How to supercharge your super savings for faster growth

Putting extra super away now will accelerate your nest egg’s growth

How to supercharge your super savings

YourLifeChoices research indicates that an average couple needs a superannuation balance of at least $160,000 in addition to the Age Pension to afford modest living expenses of  $42,000 a year during retirement.

But if your retirement plans include extensive travel, a major home renovation or upgrading your car every few years, then you need considerably more in your super nest egg.

As soon as is practicable while you are still employed, you need to consider ways of super charging your super if you aspire to some of life’s finer things in retirement.

The 9.5 per cent of your wages that an employer contributes to super is probably not going to grow your investment enough to allow you to splash too much cash when you hang up your hat.

But there are other measures you can take to boost your super in a bid to achieve a little more spending capacity later. 

Consolidate your funds
If you have more than one superannuation fund and you haven’t considered pooling your savings into one account, what are you waiting for?

To begin with, unless you consolidate, you are wastefully paying twice if not more than you need to in fund fees.

Secondly, one of your funds might be a better long-term performer than the other. This has to be the one exception to the rule of  ‘not putting all your eggs in one basket’. Check out how your funds perform and consolidate your savings into the piggy bank that fills up the fastest. 

Salary sacrifice
The beauty of putting some of your own dosh into your fund over and above the employer’s super guarantee payment is that this contribution is taxed at just 15 per cent. If you earn more than $37,000, being able to side-step your marginal tax rate by salary sacrificing will save you money.

Plus if you are one of the lucky ones who is a member of a high-performance fund, you will be earning way more interest on your salary-sacrifice payment than you would be if the same figure was in a regular savings account. If you are not sure whether salary sacrificing will benefit you, use the super contributions optimiser on the MoneySmart site.

Keep up the payments and the interest will compound, slowly but surely growing your nest egg faster than if you relied only on your employer’s contribution.

Let’s assume your pre-tax earnings are $90,000. If you do not salary sacrifice, the yearly tax on your wages will be about $24,000, including the tax on your employer’s super contribution. However, if you put $10,000 of your earnings into a fund, your total tax will be less than $22,000 – a compelling saving of $2000. At year’s end, your super balance will grow by $15,700 compared with less than half of that if you chose not to salary sacrifice.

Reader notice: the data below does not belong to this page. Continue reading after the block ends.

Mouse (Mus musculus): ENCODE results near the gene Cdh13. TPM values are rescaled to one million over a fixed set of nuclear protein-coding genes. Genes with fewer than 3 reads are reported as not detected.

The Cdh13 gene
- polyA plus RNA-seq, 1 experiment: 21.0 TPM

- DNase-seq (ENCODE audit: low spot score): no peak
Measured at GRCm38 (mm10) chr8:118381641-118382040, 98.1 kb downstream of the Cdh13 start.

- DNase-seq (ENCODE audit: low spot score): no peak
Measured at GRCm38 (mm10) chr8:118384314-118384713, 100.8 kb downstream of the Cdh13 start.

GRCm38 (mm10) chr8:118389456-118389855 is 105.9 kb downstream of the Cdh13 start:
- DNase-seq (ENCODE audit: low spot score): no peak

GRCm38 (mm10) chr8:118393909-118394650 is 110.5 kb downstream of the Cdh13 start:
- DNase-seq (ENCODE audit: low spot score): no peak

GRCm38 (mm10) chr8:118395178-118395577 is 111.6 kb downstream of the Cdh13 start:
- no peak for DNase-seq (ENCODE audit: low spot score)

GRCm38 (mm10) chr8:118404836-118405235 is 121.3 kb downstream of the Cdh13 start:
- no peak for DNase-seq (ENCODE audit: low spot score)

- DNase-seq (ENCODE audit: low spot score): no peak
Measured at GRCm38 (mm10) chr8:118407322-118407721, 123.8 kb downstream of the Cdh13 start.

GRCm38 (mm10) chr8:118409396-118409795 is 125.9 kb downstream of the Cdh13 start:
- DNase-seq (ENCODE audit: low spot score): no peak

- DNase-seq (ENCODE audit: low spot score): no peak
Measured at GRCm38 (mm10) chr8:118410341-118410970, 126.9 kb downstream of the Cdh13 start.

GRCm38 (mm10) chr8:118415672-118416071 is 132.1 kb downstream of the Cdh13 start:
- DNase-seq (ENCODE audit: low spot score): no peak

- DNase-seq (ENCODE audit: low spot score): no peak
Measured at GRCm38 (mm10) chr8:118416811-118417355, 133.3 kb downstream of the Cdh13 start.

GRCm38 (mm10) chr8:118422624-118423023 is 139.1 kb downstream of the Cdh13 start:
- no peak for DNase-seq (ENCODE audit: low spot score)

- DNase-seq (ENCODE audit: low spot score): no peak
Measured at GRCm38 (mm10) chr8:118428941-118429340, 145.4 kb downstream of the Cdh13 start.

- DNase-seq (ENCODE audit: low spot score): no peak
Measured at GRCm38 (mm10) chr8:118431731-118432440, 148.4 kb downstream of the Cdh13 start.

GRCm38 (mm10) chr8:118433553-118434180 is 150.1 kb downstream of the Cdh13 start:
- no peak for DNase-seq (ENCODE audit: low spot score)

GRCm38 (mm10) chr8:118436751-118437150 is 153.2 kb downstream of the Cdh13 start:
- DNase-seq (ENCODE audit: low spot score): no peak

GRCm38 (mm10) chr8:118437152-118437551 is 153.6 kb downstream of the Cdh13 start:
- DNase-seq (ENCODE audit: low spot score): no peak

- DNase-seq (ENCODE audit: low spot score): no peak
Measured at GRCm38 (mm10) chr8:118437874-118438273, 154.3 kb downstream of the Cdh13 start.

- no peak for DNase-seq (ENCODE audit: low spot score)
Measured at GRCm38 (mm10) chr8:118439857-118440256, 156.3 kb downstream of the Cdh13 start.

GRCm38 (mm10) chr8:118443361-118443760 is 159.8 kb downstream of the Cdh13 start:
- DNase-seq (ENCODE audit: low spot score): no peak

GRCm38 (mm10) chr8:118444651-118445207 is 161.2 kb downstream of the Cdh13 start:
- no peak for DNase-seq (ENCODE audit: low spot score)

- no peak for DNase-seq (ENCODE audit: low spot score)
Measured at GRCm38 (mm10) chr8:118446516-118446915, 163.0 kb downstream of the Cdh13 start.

Unfortunately, this before-tax payment, known as a concessional contribution, (your employer’s payment and your own salary sacrificed amount) cannot exceed $25,000 a year.

If you are an employee, you can also make non-concessional contributions from your after-tax wages of up to $100,000 a financial year. No tax deduction is available for this amount. However, if you are self-employed, deductions are available for non-concessional contributions.

And under a Government proposal, from  1 July, 2018 Australians aged 65 or more who wish to downsize may be able to deposit an extra $300,000 into their fund tax-free from the proceeds of the house sale. This amount is in additional to any other contributions. 

Share with your spouse
If you are married or in a de facto relationship and your partner earns less than you, at the end of a financial year you can opt to split your super contribution with them. Additionally, if you contribute to your partner’s fund, you may be able to claim a tax offset of up to $540. 

Government top-ups
Make sure your superannuation fund has your tax file number so that if you are a low-income earner, the Australian Taxation Office can consider whether you are eligible for a government top-up to your super.

A low-income superannuation tax offset of up to $500 will be paid into your fund if you earn $37,000 or less, regardless of whether you salary sacrifice.

If your wage is less than $36,813 and you make after-tax super payments, the Government will deposit 50 cents into your fund for every dollar you contribute. These top-ups are available to those who earn up to $51,813, but reduce on a sliding scale the higher your income.

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    COMMENTS

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    Tib
    14th Dec 2017
    11:42am
    I did this when I was 30. It's amazing what 30 years does to the money.
    Old Geezer
    14th Dec 2017
    12:31pm
    Agree however it is better to invest it outside super at 30 and then retire at 40.
    Tib
    14th Dec 2017
    1:56pm
    OG did you retire at40. I retired at 52.
    Old Geezer
    14th Dec 2017
    2:34pm
    Yes I realised I didn't want to be Just Over Broke (JOB) any more at 40 trading my time for money. Rather use my time for limitless riches instead.
    Tib
    14th Dec 2017
    3:12pm
    If I knew then what I know now I would of retired as well. Spent half my life paying off someone else's bank card.
    Old Geezer
    14th Dec 2017
    4:06pm
    I really couldn't see the sense of my efforts paying off other people's credit cards either so decided to get myself that other people's credit card and get others to work for me instead.

    14th Dec 2017
    2:32pm
    Here’s a few more strategies Olga

    Dump in $300k of Non concessional contribution every 3 years
    Buy a few investment properties
    Invest in shared